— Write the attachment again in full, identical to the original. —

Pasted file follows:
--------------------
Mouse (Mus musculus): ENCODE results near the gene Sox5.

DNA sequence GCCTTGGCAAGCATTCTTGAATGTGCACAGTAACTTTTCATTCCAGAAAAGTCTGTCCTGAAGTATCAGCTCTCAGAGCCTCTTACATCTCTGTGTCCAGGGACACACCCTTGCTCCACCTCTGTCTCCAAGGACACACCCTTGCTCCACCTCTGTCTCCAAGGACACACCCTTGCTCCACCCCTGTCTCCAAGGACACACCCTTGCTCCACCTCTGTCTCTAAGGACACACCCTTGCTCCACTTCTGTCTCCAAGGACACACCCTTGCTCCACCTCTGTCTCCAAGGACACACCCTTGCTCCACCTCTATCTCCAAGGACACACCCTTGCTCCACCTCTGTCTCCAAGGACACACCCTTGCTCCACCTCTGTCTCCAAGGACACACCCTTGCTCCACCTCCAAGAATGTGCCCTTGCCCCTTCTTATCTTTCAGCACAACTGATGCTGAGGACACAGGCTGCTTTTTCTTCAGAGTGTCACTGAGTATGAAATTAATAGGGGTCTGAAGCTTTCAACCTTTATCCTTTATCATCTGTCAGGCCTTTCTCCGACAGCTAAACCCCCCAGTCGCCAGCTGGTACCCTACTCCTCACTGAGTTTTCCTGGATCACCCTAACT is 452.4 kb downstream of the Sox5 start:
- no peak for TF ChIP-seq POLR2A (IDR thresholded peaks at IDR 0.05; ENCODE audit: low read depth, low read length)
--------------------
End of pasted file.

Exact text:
Mouse (Mus musculus): ENCODE results near the gene Sox5.

DNA sequence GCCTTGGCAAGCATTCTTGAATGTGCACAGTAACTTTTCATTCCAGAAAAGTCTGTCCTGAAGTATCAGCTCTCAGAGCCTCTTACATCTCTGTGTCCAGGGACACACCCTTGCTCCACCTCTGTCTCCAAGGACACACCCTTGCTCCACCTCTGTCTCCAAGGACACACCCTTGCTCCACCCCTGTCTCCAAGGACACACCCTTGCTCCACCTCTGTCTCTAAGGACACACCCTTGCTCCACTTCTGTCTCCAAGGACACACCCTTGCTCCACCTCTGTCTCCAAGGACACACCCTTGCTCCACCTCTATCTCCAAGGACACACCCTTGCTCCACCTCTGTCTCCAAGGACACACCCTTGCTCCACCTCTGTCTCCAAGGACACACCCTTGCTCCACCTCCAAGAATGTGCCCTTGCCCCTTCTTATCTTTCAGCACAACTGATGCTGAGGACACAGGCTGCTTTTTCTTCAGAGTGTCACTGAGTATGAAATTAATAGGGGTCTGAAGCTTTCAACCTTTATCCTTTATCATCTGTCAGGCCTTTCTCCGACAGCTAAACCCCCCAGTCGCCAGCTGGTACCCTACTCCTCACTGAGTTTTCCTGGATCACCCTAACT is 452.4 kb downstream of the Sox5 start:
- no peak for TF ChIP-seq POLR2A (IDR thresholded peaks at IDR 0.05; ENCODE audit: low read depth, low read length)